Why would anyone want to buy a 50 plus year of Fed 2 Russian Rangefinder camera? I have been interested in older LTM rangefinders ever since I bought a charity shop Fed 4 and a Jupiter 3 for my Sony A6300 mirrorless but had never looked at the Fed 2 Russian Rangefinder. I’d borrowed a Zorki 4 from a friend, but they are so heavy and clunky.
The Craft Project? Whats that all about then!? Well, it has been over a year since I wrote my longer piece about the importance of a long term photography project. My last project at The Vinyl Factory has been in the can for a few years and to be quite honest, at the time took over my thought processes for too long. So, now with a desire to do something else longer term I’ve decided to approach things differently and break things down into smaller ‘projectettes’. Hopefully making it more manageable.
I’ve been in possession of what has become my favourite 35mm SLR, the Olympus OM1 now for about eight months. Truth be told I have not shot it as often as I was expecting. The honeymoon period with it has faded a little. Because I now know that I can get acceptable exposures on my favourite film stocks (and some not so favourite) without too much trouble, the unpredictability of a new camera has now become the reliable and consistent. But I love the all manual nature of the Olympus OM1, and the Zuiko optics are in my opinion, exceptional.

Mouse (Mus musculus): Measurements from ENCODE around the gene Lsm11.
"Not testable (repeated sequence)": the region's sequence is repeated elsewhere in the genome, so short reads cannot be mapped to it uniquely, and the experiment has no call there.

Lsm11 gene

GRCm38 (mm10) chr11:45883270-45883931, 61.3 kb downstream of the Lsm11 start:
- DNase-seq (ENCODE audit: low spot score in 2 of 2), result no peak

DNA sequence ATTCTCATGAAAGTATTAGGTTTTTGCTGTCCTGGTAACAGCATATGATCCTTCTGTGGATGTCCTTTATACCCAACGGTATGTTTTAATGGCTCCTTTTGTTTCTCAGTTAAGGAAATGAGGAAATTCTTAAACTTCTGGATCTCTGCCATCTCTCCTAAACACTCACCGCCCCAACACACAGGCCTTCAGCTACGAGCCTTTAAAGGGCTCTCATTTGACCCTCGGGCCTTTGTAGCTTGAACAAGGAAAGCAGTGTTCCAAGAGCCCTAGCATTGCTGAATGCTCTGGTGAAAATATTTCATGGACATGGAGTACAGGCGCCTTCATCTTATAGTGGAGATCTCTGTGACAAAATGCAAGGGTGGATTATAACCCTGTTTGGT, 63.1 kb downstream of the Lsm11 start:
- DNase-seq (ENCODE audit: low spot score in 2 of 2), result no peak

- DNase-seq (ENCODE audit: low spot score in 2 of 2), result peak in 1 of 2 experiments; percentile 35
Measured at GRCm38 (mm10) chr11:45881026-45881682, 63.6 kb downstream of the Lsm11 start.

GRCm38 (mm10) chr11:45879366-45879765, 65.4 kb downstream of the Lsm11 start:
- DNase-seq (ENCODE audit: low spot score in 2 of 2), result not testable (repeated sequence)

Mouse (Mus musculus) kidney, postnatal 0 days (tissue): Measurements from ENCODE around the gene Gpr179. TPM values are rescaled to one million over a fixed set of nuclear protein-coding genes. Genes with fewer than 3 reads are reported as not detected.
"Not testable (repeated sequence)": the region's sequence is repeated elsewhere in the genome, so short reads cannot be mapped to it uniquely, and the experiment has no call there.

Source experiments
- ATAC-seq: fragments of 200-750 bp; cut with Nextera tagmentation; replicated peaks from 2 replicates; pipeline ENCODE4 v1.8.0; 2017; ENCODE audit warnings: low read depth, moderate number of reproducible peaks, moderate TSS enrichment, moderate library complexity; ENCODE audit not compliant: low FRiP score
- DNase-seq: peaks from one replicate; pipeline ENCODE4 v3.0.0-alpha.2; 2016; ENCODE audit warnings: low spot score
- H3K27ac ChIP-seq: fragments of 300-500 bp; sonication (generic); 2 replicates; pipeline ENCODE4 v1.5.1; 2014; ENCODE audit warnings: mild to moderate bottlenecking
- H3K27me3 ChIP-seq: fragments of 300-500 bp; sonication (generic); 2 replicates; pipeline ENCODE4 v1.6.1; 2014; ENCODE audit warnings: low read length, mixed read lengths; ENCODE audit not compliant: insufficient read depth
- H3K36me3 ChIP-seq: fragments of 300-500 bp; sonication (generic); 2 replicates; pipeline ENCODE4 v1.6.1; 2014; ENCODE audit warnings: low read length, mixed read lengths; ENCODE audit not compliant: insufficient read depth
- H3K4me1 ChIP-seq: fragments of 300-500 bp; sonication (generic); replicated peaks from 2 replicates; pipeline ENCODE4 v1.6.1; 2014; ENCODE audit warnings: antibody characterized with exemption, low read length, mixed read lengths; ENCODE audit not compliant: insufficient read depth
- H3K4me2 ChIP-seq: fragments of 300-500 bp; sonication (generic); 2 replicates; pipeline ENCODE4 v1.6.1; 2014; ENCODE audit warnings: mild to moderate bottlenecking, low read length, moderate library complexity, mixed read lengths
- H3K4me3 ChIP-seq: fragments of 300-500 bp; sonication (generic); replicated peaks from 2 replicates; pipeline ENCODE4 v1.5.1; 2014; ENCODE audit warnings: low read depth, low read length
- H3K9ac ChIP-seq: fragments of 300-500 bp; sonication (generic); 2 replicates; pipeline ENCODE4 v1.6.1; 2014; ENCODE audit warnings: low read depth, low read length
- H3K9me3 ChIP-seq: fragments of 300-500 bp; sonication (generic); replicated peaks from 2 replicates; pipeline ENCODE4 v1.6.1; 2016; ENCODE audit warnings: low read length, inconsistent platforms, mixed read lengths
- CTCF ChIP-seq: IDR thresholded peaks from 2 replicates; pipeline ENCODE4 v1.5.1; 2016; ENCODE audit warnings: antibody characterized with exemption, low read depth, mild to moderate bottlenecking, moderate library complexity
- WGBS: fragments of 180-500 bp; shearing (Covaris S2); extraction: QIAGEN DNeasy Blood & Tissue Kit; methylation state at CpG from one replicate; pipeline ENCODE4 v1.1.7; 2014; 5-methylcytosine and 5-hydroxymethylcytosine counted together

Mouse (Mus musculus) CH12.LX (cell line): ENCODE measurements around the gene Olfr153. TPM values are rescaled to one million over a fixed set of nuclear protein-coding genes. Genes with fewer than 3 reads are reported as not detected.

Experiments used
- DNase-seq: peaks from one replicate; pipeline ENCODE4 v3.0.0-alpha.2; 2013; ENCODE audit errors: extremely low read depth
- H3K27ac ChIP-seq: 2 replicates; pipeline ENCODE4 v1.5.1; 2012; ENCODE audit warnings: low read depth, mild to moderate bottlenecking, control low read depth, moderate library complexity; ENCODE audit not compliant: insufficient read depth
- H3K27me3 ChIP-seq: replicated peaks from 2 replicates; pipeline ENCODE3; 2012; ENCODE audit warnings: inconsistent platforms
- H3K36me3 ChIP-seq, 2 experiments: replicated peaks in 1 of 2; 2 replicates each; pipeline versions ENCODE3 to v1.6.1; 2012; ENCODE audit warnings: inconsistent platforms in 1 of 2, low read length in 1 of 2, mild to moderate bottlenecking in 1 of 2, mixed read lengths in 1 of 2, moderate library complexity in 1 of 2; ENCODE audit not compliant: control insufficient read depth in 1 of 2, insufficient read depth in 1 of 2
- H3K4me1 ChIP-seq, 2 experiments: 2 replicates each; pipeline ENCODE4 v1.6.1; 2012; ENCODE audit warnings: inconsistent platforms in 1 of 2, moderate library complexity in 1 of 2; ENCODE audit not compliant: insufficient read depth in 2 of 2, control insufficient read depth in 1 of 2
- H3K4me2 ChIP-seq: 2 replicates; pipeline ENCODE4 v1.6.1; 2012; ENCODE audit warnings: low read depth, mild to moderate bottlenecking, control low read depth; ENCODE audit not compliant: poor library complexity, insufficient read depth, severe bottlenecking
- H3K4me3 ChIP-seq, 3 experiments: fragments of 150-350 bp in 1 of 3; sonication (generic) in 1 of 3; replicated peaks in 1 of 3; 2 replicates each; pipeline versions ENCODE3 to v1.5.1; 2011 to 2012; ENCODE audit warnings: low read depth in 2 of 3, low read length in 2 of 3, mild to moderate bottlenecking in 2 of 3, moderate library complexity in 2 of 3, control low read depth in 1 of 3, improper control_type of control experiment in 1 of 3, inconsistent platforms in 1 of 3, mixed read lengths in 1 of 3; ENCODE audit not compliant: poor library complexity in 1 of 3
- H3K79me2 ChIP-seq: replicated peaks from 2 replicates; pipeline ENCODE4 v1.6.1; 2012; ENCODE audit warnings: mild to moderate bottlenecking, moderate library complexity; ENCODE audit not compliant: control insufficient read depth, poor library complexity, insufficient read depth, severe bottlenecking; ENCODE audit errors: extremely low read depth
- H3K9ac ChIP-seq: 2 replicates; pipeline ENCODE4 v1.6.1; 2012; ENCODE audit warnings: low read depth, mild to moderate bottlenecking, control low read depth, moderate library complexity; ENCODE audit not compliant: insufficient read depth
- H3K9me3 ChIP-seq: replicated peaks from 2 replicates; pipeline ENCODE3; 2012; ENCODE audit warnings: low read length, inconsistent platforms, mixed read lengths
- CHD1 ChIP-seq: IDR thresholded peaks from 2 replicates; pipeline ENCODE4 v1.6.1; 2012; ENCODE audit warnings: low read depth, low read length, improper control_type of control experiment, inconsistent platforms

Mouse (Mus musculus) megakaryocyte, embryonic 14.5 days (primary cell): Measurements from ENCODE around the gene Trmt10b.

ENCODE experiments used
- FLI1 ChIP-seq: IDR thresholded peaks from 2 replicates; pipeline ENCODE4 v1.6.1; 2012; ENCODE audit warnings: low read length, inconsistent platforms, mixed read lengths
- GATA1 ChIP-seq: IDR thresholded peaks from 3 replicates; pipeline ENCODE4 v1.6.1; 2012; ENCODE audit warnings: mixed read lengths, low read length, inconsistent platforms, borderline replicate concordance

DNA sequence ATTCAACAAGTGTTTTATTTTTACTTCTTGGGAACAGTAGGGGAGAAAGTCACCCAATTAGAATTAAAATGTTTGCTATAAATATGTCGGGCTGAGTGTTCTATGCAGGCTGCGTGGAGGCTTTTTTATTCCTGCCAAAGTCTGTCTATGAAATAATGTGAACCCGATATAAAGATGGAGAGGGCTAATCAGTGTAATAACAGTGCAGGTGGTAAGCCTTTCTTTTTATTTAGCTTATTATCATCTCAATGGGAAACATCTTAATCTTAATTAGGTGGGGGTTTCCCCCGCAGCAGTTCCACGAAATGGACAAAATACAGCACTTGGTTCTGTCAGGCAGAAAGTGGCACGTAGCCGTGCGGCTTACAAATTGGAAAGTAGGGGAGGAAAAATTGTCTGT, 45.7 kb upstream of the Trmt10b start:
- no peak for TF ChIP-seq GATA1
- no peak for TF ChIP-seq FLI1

If you have read any of my previous posts, you may have noticed a growing but common thread running through them: the Olympus OM range of compact SLR cameras. I have been using them since early 2016, starting with a borrowed an OM30 from a good friend at the start of my Vinyl Factory photo project. It is good, but requires a stack of five (yes five) little LR/SR44 cells to work! The advance clutch slipped a few times causing frame overlaps indicating it needed attention. Then, having been bequeathed a “2 Spot” (to use a colloquialism) and bought a used OM2n, I had, inevitably I suppose, begun to hanker after the original. The Olympus OM1.